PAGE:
Date on Master's Thesis/Doctoral Dissertation
Health Promotion and Behavioral Sciences
Public Health Sciences with a specialization in Health Promotion, PhD
Wilson, Richard W.
Committee Co-Chair (if applicable)
Health literacy; Parents of chronically ill children; Mathematical ability
Health numeracy, a counterpart to health literacy, can be a mediator of health disparities. This study analyzed the impact of both cognitive and affective numeracy on the pathway linking health behavior to health outcomes, and the role of self-efficacy in this relationship, based on the Health Belief Model. The context was parental management of children's complex diets that require numerical calculations. Parents of children ages 12 months to 12 years with type 1 diabetes (T1D) or phenylketonuria (PKU) were recruited at clinics or community events in east-central states. Ninety-eight participants completed a standardized test of math skills, an instrument to assess attitudes and emotions towards mathematics in daily life, and a questionnaire on parental self-efficacy of caring for a child with T1D or PKU. Health outcome was evaluated via hemoglobin A1c or blood levels of phenylalanine. Engagement was measured by number of blood levels taken during glucose or phenylalanine monitoring, compared to clinic recommendations. Factor analysis indicated affective numeracy was a significant component of the overall variable numeracy. Structural equation modeling did not support a relationship between any variable and health outcome, although bivariate analysis suggested significant relationships between poor math skills, low self-efficacy, less engagement, low income, less education, or more years on the diet, and poor metabolic control. In pathway analysis, cognitive numeracy had a strong positive relationship with engagement, while affective numeracy had an equal but negative predictive effect. Adjustments to the model identified education as the ultimate driver of the relationship. Parental self-efficacy was not a mediator between numeracy and health outcomes or engagement. The relationship between self-efficacy and engagement was strongly influenced by other pathway variables, and parental self-efficacy was significantly lower when the child had been on the diet for a longer time. This study asserts the importance of affective component of numeracy along with cognitive skills, and offers a validated instrument for assessment. Treatment programs for PKU and T1D should recognize that parents with lower numeracy skills and discomfort with math are at risk for less engagement. Further research is needed to clarify the path by which numeracy impacts health outcomes.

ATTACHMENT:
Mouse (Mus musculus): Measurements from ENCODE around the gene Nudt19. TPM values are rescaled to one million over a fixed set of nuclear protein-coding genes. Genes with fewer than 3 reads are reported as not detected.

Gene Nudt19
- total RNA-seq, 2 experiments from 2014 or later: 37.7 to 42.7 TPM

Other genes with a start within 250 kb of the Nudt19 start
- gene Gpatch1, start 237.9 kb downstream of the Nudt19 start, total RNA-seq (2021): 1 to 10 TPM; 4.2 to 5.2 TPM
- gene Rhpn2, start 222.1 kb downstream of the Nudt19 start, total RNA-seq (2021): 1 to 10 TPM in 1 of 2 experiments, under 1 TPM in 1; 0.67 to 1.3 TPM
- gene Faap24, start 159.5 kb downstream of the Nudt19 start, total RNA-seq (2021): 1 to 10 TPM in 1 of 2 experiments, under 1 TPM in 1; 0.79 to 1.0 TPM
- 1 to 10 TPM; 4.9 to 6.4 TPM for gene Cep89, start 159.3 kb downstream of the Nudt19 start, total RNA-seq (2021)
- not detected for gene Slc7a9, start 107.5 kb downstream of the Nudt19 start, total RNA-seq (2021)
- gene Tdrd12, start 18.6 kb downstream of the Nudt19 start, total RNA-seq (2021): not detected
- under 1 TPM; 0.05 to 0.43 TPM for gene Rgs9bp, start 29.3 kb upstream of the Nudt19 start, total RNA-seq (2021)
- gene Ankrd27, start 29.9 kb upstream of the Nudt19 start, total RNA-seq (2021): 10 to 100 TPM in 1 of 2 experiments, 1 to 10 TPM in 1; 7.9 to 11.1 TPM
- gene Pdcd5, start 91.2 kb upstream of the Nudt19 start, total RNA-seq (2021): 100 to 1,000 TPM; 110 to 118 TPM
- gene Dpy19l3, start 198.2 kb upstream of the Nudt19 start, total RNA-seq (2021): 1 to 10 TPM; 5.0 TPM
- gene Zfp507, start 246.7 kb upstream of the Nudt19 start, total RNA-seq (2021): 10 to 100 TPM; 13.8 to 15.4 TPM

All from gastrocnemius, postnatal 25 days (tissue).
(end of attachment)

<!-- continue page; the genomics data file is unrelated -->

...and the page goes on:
Pantalos, Diana Cardina, "Impact of numeracy on parental self-efficacy and treatment outcome of children on complex diets." (2015). Electronic Theses and Dissertations. Paper 2026.